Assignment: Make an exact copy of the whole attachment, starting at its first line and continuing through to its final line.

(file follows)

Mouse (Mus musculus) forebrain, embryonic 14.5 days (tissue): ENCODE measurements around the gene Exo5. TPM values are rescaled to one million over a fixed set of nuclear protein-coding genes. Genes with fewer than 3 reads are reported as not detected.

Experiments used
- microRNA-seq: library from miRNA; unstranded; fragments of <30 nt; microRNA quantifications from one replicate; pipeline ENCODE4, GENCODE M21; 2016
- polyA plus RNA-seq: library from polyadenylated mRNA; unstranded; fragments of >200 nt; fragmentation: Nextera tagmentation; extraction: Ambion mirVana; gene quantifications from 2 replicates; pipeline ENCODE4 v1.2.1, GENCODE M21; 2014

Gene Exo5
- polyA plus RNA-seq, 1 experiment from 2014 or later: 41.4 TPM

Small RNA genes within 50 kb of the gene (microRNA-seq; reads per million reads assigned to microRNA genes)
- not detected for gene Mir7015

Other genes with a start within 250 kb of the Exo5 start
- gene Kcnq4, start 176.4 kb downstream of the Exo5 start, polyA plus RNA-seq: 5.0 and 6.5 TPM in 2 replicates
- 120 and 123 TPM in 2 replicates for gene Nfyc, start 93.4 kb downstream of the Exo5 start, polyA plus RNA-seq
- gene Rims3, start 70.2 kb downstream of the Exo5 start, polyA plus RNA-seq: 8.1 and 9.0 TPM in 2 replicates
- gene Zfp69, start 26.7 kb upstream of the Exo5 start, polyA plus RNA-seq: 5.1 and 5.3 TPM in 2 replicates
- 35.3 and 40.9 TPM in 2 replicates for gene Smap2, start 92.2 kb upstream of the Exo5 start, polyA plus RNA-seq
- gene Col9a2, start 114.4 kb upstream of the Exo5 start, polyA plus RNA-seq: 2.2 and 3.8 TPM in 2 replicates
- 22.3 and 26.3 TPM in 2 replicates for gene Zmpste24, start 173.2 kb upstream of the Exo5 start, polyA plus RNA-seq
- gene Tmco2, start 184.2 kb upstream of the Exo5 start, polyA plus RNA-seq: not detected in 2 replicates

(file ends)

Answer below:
Mouse (Mus musculus) forebrain, embryonic 14.5 days (tissue): ENCODE measurements around the gene Exo5. TPM values are rescaled to one million over a fixed set of nuclear protein-coding genes. Genes with fewer than 3 reads are reported as not detected.

Experiments used
- microRNA-seq: library from miRNA; unstranded; fragments of <30 nt; microRNA quantifications from one replicate; pipeline ENCODE4, GENCODE M21; 2016
- polyA plus RNA-seq: library from polyadenylated mRNA; unstranded; fragments of >200 nt; fragmentation: Nextera tagmentation; extraction: Ambion mirVana; gene quantifications from 2 replicates; pipeline ENCODE4 v1.2.1, GENCODE M21; 2014

Gene Exo5
- polyA plus RNA-seq, 1 experiment from 2014 or later: 41.4 TPM

Small RNA genes within 50 kb of the gene (microRNA-seq; reads per million reads assigned to microRNA genes)
- not detected for gene Mir7015

Other genes with a start within 250 kb of the Exo5 start
- gene Kcnq4, start 176.4 kb downstream of the Exo5 start, polyA plus RNA-seq: 5.0 and 6.5 TPM in 2 replicates
- 120 and 123 TPM in 2 replicates for gene Nfyc, start 93.4 kb downstream of the Exo5 start, polyA plus RNA-seq
- gene Rims3, start 70.2 kb downstream of the Exo5 start, polyA plus RNA-seq: 8.1 and 9.0 TPM in 2 replicates
- gene Zfp69, start 26.7 kb upstream of the Exo5 start, polyA plus RNA-seq: 5.1 and 5.3 TPM in 2 replicates
- 35.3 and 40.9 TPM in 2 replicates for gene Smap2, start 92.2 kb upstream of the Exo5 start, polyA plus RNA-seq
- gene Col9a2, start 114.4 kb upstream of the Exo5 start, polyA plus RNA-seq: 2.2 and 3.8 TPM in 2 replicates
- 22.3 and 26.3 TPM in 2 replicates for gene Zmpste24, start 173.2 kb upstream of the Exo5 start, polyA plus RNA-seq
- gene Tmco2, start 184.2 kb upstream of the Exo5 start, polyA plus RNA-seq: not detected in 2 replicates